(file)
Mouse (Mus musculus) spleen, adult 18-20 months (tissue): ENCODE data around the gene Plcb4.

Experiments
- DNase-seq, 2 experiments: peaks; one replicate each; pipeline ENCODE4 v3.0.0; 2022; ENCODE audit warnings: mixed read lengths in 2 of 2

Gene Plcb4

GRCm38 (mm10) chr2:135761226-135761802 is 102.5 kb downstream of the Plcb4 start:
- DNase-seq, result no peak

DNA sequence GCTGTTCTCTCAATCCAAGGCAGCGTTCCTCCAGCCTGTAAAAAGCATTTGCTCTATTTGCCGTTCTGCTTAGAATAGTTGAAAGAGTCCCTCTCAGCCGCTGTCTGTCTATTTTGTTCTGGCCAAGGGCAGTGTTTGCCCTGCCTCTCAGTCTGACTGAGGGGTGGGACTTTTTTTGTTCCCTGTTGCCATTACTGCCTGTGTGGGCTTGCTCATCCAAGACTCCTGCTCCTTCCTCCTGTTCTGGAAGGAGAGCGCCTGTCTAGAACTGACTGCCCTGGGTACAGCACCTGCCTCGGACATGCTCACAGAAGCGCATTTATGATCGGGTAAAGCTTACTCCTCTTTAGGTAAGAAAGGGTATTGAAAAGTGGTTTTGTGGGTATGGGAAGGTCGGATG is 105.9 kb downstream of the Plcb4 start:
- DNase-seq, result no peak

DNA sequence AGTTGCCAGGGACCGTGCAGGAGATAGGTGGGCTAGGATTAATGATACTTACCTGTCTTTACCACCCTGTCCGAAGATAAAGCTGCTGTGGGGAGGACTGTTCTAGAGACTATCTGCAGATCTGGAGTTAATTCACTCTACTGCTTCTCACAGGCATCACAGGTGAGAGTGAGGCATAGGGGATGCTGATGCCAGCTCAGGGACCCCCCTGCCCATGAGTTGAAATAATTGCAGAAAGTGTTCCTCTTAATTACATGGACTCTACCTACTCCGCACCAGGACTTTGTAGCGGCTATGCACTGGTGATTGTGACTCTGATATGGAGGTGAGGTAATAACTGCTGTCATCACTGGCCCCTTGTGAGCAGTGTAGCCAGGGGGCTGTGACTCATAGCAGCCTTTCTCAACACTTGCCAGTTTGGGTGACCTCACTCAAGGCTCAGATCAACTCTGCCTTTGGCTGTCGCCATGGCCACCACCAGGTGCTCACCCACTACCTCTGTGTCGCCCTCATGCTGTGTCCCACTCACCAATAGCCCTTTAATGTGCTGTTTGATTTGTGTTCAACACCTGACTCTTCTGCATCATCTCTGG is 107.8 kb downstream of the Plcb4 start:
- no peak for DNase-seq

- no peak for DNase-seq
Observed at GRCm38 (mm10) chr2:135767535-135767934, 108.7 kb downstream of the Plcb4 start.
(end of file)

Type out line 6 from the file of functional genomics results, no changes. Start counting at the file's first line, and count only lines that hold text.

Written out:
- DNase-seq, result no peak